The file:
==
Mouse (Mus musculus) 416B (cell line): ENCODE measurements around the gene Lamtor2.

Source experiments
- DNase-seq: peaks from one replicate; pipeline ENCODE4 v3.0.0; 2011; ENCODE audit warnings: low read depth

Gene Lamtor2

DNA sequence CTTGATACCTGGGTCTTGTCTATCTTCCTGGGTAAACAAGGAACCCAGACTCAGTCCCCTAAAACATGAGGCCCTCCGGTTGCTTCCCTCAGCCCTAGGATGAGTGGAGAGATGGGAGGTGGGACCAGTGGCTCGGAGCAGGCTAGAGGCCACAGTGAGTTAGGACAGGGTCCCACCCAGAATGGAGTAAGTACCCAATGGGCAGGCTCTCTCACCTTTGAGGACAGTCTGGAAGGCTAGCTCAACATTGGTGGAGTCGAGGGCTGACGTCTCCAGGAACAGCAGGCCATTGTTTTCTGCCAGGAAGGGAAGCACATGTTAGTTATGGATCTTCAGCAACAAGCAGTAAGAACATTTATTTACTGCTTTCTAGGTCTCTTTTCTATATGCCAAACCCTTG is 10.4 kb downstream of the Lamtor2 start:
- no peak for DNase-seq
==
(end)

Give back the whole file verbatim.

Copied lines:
Mouse (Mus musculus) 416B (cell line): ENCODE measurements around the gene Lamtor2.

Source experiments
- DNase-seq: peaks from one replicate; pipeline ENCODE4 v3.0.0; 2011; ENCODE audit warnings: low read depth

Gene Lamtor2

DNA sequence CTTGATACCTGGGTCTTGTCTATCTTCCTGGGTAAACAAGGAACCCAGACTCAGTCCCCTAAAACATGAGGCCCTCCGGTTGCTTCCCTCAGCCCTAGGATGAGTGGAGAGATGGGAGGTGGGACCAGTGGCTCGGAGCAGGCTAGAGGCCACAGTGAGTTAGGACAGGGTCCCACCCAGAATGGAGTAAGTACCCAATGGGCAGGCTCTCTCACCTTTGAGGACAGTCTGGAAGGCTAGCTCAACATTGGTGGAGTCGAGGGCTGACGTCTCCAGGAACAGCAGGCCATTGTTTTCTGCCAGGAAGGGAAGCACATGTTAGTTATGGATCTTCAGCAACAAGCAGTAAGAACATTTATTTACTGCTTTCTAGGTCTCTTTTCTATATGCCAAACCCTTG is 10.4 kb downstream of the Lamtor2 start:
- no peak for DNase-seq